NEXT WAVE FESTIVAL
Brooklyn Academy of Music
BAM Harvey Theater
651 Fulton St. between Ashland & Rockwell Pl.
Through December 18, $25-$90
Originally written in 1958 for British actor Patrick Magee, Samuel Beckett’s autobiographical Krapp’s Last Tape is a haunting examination of time, memory, and the futility of language. Performed over the years by the likes of Magee, Harold Pinter, Brian Dennehy, and Michael Gambon, the fifty-five-minute one-act is perhaps most closely identified today with John Hurt, who first appeared in the play at Dublin’s Gate Theatre in 1999, starred in Atom Egoyan’s 2001 film version, and is now giving a bravura command performance at BAM through December 18. Making his New York stage debut, Hurt (Midnight Express, 10 Rillington Place) plays a failed writer named Krapp who, when first seen, is sitting at a table in silence, an old lamp dangling overhead. He says nothing for several minutes and then eventually gets up, walks around in squeaky white shoes, consumes two bananas, slips on a peel he dropped on the floor, and carefully approaches the darkness on either side of him, deciding not to venture out of the lighted area, as if something unknown and dangerous awaits outside his very private, solitary comfort zone. It is a critical moment in the play, establishing the precipice of life and death that Krapp is balancing on while also reminding the audience that this is a staged production. As he does every year on his birthday, Krapp listens to reel-to-reel recordings of messages he left on previous birthdays and makes a new one; in this case, the sixty-nine-year-old shabbily dressed man is looking for the tape he made on his thirty-ninth, which, according to his dusty old ledger, can be found in “box five, spool three.” Krapp takes delight in drawing out the word spool like he is a child. As he listens to his old self discuss the past, present, and future as he saw it thirty years before, he starts and stops the tape, remembering some moments that elicit strong emotions while clearly having no memory of others, the fractured narrative tantalizing and teasing the audience. “Thirty-nine today,” the recorded Krapp says. “Sound as a bell.” But alas, the sixty-nine-year-old Krapp is not sound as a bell, with little but death to look forward to.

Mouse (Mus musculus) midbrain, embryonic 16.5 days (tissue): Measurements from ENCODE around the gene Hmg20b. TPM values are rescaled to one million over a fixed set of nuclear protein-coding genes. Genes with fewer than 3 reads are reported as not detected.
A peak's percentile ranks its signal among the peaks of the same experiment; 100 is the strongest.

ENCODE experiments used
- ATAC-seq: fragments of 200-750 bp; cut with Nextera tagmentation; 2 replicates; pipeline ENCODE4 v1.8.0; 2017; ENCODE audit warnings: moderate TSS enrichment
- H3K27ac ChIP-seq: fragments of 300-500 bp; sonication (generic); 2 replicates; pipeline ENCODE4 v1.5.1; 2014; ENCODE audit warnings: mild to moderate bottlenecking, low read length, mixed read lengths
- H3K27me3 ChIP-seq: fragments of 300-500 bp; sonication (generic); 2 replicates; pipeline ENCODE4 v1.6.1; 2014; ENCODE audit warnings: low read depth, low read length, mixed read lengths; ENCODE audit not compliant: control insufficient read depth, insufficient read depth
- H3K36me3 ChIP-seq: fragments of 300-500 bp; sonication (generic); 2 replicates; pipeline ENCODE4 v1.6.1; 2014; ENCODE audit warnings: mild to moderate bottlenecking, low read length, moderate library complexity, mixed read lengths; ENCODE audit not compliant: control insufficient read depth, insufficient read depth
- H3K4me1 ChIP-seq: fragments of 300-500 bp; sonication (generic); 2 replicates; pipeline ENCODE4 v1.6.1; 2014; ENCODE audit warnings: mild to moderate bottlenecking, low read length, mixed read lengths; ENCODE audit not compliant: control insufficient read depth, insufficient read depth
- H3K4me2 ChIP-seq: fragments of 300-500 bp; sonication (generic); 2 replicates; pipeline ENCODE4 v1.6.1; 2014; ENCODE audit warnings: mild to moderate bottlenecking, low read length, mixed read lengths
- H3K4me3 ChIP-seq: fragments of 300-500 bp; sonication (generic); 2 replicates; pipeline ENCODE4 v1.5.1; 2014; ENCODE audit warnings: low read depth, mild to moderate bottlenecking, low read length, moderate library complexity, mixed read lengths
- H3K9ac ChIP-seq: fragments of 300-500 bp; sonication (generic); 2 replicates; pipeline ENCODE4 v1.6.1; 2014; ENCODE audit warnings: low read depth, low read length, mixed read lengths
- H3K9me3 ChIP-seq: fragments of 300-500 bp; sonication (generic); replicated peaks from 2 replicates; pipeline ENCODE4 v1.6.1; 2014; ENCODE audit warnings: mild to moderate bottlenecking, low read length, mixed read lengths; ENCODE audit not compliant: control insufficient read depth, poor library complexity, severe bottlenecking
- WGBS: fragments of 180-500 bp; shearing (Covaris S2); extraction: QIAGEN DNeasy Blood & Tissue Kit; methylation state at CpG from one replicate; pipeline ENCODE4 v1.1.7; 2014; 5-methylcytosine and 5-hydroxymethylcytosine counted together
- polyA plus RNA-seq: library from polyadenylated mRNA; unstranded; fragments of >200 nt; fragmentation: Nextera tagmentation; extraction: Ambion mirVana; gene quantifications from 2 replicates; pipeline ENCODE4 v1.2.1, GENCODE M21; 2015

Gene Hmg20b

Director Michael Colgan and lighting designer James McConnell have placed Krapp in a masterfully minimalist black-and-white world, surrounded by darkness, the only colors the yellow of the bananas and the green in Krapp’s description of a former love’s coat. Hurt, now seventy-one, is a less angry, more fragile and perhaps desperate Krapp than he portrayed in previous versions, cupping his ear tighter as he leans his head to hear the tape, shuffling to the back — through a minefield of his past, the boxes of tapes strewn across the floor — to steal a drink, staring straight ahead, wondering what happened to the ambitious youth he once was. (He even resembles Beckett himself this time around.) Krapp’s Last Tape is an extraordinarily complex work that delves deep into the human psyche, a challenge for both the actor and the audience, a play that will stay with you for a long time, eliciting thoughts of where you’ve been, who you are, and what awaits you in the future. Hurt will participate in a post-show artist talk on December 15; in addition, BAMcinématek will be highlighting four of the British actor’s best films in “John Hurt Quartet,” including The Elephant Man (David Lynch, 1980) on December 12, Scandal (Michael Caton-Jones, 1989) on December 13 (followed by a Q&A with Hurt), Love and Death on Long Island (Richard Kwietniowski, 1997) on December 14, and Nineteen Eighty-Four (Michael Radford, 1984) on December 15.